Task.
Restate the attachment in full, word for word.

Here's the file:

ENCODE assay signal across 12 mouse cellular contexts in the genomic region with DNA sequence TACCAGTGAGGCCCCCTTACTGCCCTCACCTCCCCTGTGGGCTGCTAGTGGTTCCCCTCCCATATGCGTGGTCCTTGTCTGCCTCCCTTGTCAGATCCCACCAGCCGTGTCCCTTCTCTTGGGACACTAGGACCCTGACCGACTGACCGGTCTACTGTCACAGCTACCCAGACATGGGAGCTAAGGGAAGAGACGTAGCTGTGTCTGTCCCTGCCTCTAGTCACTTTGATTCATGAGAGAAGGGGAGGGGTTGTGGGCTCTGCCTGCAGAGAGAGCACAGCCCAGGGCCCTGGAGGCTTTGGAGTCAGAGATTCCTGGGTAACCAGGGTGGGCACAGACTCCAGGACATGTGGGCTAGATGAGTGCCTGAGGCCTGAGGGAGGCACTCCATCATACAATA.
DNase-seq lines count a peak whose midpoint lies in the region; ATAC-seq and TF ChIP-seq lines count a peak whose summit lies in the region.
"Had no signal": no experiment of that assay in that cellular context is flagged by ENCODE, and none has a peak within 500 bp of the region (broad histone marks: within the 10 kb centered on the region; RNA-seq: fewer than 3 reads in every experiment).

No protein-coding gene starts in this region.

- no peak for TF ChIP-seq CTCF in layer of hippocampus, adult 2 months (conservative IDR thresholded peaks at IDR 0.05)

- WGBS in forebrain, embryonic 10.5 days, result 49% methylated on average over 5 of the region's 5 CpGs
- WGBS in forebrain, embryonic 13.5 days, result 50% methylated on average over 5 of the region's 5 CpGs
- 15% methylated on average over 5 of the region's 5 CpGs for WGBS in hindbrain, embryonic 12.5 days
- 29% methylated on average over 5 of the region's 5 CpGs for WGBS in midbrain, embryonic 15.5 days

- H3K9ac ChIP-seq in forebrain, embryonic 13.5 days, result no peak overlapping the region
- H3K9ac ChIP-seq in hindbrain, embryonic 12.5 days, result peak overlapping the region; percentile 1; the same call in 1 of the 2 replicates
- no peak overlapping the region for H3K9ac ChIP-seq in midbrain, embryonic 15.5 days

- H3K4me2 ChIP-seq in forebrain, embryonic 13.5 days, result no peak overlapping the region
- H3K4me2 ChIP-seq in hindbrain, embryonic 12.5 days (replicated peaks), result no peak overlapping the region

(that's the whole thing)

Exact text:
ENCODE assay signal across 12 mouse cellular contexts in the genomic region with DNA sequence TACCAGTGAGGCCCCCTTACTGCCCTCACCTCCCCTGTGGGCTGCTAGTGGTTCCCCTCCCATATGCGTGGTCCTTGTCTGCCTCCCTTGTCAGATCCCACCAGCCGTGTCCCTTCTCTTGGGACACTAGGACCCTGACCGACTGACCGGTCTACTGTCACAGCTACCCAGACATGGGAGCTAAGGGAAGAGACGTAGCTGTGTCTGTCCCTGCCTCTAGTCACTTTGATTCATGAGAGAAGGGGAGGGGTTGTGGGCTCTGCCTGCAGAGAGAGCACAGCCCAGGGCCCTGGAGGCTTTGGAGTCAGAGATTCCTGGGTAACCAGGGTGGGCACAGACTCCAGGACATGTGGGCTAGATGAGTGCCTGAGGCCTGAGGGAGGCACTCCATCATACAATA.
DNase-seq lines count a peak whose midpoint lies in the region; ATAC-seq and TF ChIP-seq lines count a peak whose summit lies in the region.
"Had no signal": no experiment of that assay in that cellular context is flagged by ENCODE, and none has a peak within 500 bp of the region (broad histone marks: within the 10 kb centered on the region; RNA-seq: fewer than 3 reads in every experiment).

No protein-coding gene starts in this region.

- no peak for TF ChIP-seq CTCF in layer of hippocampus, adult 2 months (conservative IDR thresholded peaks at IDR 0.05)

- WGBS in forebrain, embryonic 10.5 days, result 49% methylated on average over 5 of the region's 5 CpGs
- WGBS in forebrain, embryonic 13.5 days, result 50% methylated on average over 5 of the region's 5 CpGs
- 15% methylated on average over 5 of the region's 5 CpGs for WGBS in hindbrain, embryonic 12.5 days
- 29% methylated on average over 5 of the region's 5 CpGs for WGBS in midbrain, embryonic 15.5 days

- H3K9ac ChIP-seq in forebrain, embryonic 13.5 days, result no peak overlapping the region
- H3K9ac ChIP-seq in hindbrain, embryonic 12.5 days, result peak overlapping the region; percentile 1; the same call in 1 of the 2 replicates
- no peak overlapping the region for H3K9ac ChIP-seq in midbrain, embryonic 15.5 days

- H3K4me2 ChIP-seq in forebrain, embryonic 13.5 days, result no peak overlapping the region
- H3K4me2 ChIP-seq in hindbrain, embryonic 12.5 days (replicated peaks), result no peak overlapping the region